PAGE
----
Denali National Park and Preserve

If you dislike the idea of the extreme north, national parks provide an alternative. Denali National Park is about a three hour drive south-west of Fairbanks. The key benefits are low light pollution and picturesque landscape that includes Denali or Mount McKinley, the highest mountain peak in North America. With over 6 million ac (nearly 2.5 million ha) of wild nature, there are plenty of stunning views in the national park.

What to wear?

A general recommendation is to dress warmly and wear layers. Rely on synthetic, fleece, and wool materials. It would be sad if you have to watch the polar show from the inside because of the unbearable cold.

Practical info

When is the optimal time for viewing the beautiful aurora borealis in Alaska?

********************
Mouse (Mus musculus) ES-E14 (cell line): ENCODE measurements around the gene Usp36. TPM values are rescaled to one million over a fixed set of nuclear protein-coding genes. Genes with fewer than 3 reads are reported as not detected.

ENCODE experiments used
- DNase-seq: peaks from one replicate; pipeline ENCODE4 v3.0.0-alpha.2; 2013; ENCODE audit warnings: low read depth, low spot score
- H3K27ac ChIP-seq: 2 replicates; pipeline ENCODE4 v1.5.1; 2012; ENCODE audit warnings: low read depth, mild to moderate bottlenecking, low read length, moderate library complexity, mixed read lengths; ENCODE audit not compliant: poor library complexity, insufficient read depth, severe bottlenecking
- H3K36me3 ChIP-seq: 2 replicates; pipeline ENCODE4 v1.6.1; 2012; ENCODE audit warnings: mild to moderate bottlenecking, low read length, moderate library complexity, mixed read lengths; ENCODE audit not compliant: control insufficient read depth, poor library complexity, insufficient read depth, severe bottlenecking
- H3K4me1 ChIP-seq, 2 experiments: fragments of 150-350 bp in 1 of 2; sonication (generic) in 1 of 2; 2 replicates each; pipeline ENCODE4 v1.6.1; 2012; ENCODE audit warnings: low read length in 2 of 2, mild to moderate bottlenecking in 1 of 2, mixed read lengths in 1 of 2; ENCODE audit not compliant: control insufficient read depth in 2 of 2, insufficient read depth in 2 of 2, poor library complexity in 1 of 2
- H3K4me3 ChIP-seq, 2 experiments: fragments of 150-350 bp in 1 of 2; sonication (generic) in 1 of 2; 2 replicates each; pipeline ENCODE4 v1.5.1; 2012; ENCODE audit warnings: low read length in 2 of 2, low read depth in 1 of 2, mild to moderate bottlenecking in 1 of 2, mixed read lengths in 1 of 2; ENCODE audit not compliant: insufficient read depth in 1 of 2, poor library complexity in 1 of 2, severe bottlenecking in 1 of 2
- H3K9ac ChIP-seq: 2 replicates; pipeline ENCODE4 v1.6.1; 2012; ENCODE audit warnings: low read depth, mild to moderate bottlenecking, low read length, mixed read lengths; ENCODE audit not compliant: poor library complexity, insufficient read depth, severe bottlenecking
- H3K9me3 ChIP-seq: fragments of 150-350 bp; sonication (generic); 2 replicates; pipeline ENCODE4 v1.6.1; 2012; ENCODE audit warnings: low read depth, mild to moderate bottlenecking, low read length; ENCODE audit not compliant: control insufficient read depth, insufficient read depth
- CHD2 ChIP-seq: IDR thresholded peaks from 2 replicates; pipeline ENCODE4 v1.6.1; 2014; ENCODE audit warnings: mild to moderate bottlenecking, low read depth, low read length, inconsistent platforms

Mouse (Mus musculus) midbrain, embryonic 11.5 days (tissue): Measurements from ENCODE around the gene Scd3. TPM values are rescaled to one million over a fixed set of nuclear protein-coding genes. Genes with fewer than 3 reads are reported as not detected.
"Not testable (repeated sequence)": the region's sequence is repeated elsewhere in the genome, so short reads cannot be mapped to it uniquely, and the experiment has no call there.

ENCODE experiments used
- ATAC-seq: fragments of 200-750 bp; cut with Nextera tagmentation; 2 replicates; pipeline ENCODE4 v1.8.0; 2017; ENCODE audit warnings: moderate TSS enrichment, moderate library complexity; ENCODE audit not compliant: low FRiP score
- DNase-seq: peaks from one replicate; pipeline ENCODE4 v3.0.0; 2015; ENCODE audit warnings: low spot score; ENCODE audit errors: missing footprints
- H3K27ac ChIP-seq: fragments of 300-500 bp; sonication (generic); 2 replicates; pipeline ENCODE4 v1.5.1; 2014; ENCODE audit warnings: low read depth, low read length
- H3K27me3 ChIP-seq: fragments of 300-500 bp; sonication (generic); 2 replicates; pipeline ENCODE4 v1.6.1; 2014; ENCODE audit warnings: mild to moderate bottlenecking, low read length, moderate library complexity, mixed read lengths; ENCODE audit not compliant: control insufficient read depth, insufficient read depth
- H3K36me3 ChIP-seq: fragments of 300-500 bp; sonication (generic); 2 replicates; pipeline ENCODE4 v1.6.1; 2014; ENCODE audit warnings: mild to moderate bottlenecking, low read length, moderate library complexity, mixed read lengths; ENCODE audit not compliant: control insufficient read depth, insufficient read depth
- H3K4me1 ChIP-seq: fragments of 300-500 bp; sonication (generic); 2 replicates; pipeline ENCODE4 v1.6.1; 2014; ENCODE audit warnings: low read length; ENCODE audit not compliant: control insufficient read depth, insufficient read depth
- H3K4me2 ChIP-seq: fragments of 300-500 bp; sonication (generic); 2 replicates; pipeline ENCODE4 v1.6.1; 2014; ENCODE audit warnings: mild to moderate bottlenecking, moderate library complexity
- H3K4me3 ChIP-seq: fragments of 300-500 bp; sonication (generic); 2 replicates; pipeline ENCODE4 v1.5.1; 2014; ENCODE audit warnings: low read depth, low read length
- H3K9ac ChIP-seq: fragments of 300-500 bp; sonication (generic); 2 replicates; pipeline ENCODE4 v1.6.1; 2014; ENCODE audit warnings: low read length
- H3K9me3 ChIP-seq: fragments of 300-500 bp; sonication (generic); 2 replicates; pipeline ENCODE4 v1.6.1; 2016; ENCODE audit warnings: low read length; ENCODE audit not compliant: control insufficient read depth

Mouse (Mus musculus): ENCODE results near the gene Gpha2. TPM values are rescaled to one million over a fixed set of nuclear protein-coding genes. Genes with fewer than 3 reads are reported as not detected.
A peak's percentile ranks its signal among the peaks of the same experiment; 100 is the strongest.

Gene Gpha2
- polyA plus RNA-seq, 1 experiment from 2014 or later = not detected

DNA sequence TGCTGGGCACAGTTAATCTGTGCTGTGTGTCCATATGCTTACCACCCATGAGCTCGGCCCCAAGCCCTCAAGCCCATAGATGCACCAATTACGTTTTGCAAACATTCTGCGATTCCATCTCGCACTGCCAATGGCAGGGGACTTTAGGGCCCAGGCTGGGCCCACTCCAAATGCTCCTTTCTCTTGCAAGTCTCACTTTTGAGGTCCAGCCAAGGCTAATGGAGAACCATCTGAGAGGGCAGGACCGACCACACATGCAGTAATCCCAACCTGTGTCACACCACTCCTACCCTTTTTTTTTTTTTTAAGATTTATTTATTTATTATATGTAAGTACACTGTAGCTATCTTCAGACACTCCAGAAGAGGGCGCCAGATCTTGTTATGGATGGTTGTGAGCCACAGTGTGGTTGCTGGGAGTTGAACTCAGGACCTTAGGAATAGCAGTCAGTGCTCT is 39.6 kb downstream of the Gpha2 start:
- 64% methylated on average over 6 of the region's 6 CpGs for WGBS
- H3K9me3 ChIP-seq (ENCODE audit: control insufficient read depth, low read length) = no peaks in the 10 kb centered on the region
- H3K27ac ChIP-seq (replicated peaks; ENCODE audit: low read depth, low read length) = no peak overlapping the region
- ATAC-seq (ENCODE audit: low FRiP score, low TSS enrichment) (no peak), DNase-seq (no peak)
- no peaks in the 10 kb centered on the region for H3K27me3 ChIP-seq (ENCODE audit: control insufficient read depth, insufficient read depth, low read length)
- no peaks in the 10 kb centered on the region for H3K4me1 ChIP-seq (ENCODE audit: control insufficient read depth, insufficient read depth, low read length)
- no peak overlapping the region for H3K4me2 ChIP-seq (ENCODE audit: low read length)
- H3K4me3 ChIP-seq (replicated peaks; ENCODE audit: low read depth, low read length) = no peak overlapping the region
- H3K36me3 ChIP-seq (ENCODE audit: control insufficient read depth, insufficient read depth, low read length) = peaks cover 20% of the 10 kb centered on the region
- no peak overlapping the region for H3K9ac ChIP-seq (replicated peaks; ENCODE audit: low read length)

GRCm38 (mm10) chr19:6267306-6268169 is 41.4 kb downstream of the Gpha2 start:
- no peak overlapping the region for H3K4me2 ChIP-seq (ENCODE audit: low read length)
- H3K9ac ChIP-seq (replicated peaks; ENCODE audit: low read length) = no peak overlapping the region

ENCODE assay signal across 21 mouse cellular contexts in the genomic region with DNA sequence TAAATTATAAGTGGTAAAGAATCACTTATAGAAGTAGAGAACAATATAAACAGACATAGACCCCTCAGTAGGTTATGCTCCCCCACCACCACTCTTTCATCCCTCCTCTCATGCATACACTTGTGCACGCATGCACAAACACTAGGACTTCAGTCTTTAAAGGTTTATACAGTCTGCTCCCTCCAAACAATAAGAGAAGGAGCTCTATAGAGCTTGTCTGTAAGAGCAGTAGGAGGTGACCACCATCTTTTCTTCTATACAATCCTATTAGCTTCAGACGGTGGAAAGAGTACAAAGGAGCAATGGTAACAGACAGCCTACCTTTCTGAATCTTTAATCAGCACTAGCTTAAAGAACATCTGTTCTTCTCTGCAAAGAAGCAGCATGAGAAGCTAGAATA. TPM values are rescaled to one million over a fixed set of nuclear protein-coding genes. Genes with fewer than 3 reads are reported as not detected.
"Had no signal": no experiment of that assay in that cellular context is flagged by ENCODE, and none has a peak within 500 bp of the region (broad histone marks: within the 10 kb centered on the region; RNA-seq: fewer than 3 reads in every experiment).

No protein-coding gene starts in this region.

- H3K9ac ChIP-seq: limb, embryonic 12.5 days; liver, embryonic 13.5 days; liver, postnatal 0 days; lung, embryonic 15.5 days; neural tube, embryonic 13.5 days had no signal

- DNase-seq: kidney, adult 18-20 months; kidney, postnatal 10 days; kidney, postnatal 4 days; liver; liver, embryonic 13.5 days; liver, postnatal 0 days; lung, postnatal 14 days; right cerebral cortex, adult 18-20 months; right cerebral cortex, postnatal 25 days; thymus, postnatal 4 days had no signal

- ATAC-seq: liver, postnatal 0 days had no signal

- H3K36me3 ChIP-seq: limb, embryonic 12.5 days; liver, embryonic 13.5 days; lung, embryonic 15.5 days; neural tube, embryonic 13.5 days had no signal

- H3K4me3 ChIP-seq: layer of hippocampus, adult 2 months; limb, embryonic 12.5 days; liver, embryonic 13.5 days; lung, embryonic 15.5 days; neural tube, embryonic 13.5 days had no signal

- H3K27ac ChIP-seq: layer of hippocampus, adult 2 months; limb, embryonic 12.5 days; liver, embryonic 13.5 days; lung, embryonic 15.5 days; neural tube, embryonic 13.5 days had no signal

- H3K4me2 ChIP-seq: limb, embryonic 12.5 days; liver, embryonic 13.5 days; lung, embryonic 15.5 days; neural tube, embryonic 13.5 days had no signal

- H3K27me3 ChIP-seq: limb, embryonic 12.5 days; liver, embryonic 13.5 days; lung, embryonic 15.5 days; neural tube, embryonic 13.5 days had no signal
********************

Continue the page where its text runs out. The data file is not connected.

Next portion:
The best months to witness the beautiful northern lights in Alaska are from August to April (late). There's a misconception that winter is the best season, but viewing opportunities are present in September or October, and March or April. The northern lights can be seen at midnight until 2 am, and the display can be breathtaking provided that it's a clear and dark night. Show more

Which time is ideal for observing the aurora borealis?

If you plan on viewing the aurora borealis in Alaska, the best time is at night, between midnight and 2 am. This is irrespective of your geographic location. Additionally, you need to venture out to a location devoid of bright city lights for an optimal view. A clear and dark night sky is the perfect recipe for experiencing the stunning display of the northern lights. Show more